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Kernel Dynamics System


This document has not yet been reviewed and may be a bit outdated vs the kernel sources. Anyway, it should be useful to understand what concepts lies under KDS and how we plan to use it in Clicker Kernel Architecture. It should lead to a CAKE as soon as possible.

The Main Purpose

The main idea behind the Kernel Dynamics System is to allow easy run-time linking of some modules and server into the kernel. Most of those linkings are made at boot-time, but some of them might change during the session (by example, if you change the Operating mode or if you use hot-plug peripherals)
A module is a pack of objects that will "upgrade" the kernell, i.e. that will either add some new services or improve some existing ones.

The K.D.S. is intended to give three types of services:

  • naming: through the naming system, it allows to register some name/value bindings and to assign serial numbers to names (substitutes strings a unique id). Moreover, it's possible to define sub-namespaces and creating hierarchic names.
  • services: each service (i.e. filesystem, video access, memory management, etc.) is made of a network where servers (modules that provides that service) and clients (modules that requires that service) are interconnected. Each network is given a unique service-name, which allows potential clients to find it through the naming system (services.*).
  • dlods: the DLOD support allows dynamic linking and exchange of objects or datas. Many of the kernell-to-apps interface (the kAPI) and also some of the kernell-to-kernell interface (the SPI) widely uses that feature.

  • The Naming System


    goal The naming system allows to store some name-value combinations. A name can be any "regular" character-string (restricted to letters, digits and a few special symbols as _, -, @, &, ...). The value can be any unsigned int. A binding between a name and a value will be called a key and the name and value will be called key-name and key-content or key-value respectively.
    extension The kernell has a main naming system, that is, a wide set of keys that is globally accessible to the whole system. This keyset is structured hierarchically by the mean of subsets.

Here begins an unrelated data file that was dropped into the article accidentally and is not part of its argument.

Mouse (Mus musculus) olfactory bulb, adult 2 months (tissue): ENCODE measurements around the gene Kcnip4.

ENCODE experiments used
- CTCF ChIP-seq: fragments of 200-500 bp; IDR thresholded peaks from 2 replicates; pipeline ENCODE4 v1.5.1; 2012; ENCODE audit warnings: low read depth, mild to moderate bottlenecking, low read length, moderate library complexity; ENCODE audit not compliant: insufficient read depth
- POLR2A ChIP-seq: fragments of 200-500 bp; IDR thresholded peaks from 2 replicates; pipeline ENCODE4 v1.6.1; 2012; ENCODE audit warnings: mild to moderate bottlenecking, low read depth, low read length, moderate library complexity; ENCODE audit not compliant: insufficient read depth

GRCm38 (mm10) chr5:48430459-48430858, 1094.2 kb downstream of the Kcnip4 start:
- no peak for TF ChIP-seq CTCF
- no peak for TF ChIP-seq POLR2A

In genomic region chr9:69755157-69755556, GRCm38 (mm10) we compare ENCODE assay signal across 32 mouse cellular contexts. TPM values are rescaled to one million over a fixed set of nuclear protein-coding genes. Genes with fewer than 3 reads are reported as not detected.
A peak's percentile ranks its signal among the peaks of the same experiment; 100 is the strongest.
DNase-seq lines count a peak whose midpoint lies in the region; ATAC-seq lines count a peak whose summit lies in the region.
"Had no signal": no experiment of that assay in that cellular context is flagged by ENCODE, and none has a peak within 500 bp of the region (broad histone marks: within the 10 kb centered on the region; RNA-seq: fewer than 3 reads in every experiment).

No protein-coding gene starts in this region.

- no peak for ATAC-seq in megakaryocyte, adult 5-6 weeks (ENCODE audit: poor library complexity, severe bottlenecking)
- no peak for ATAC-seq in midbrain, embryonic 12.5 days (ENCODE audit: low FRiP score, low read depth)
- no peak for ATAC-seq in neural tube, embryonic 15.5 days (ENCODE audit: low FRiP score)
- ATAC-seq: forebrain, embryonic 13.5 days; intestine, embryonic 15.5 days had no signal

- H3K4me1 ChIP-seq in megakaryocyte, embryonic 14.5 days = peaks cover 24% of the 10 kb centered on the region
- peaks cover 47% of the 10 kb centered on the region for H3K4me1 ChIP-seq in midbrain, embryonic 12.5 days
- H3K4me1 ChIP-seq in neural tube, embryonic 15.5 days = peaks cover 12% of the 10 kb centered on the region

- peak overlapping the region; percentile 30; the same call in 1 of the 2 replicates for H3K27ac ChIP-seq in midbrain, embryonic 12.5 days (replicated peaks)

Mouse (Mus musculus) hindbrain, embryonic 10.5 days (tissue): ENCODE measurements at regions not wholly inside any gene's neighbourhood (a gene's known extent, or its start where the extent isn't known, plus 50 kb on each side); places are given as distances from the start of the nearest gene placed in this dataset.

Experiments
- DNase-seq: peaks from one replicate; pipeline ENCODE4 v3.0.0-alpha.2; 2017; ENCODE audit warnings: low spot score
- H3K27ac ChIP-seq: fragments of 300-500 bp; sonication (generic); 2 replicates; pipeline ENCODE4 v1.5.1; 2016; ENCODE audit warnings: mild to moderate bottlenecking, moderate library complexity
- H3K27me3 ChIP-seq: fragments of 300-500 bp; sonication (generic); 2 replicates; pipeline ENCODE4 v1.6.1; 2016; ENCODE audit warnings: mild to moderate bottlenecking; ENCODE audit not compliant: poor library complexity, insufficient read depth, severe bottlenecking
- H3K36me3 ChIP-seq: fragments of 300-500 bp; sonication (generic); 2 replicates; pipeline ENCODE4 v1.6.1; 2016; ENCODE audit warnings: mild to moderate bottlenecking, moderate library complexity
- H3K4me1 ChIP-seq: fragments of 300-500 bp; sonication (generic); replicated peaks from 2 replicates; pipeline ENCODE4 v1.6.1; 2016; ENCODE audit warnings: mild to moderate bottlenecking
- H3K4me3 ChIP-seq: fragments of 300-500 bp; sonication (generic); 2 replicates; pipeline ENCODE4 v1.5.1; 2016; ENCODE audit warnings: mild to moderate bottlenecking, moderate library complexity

The notation convention is to separate each new subset by a dot, as if it was fields in a C structure. So "user.application.emacs.foreground" means "the foreground key in the emacs subset, which stands in the application subset of user.
    To allow subsets, each key gets a few bits of flags to determine whether it is a single key or a set of keys, etc.
  • make unique id's. This is the main purpose, you can assign each new name in the namespace a integer that won't be used by any other names.
  • holding constants. It might be useful to use that naming system to store some "runtime constants", this is some values linked to the machine itself (or its environnement) that can't be easily known at compile-time. So in the namespace "sound" you could link "sound.dsp=0x220", "sound.irq=5" and "sound.dma=1", so any part may know the
  • using short symbolic names. It's quite useful to be able to use a symbolic name, but they're often too long to store or compare. with the naming system, it's possible to use a regular integer as a symbolic name. In fact, you'll just have to "register" the symbolic name with the UID feature enabled, and then use the returned UID. You can also get back the full name if you need it for printing (from the UID), even if this operation can't be guaranteed to be as fast as the search by name.
  • Flags

    KDS_SET creates an empty subset of keys rather than a single key
    KDS_CONSTANT the binding cannot be changed
    KDS_SERIAL do not use the given value (if any) but rather assign a new unique-id as value
    Note: the flags KDS_SET and KDS_SERIAL can't be set together, while the value of a KDS_SET is the namer


    Most of them are self-explanatory, so i won't give more details to them.
    Note that all of them need a "namer" object as first parameter. This can be the global-namer (if you invoke the system-call) or just any custom-namer.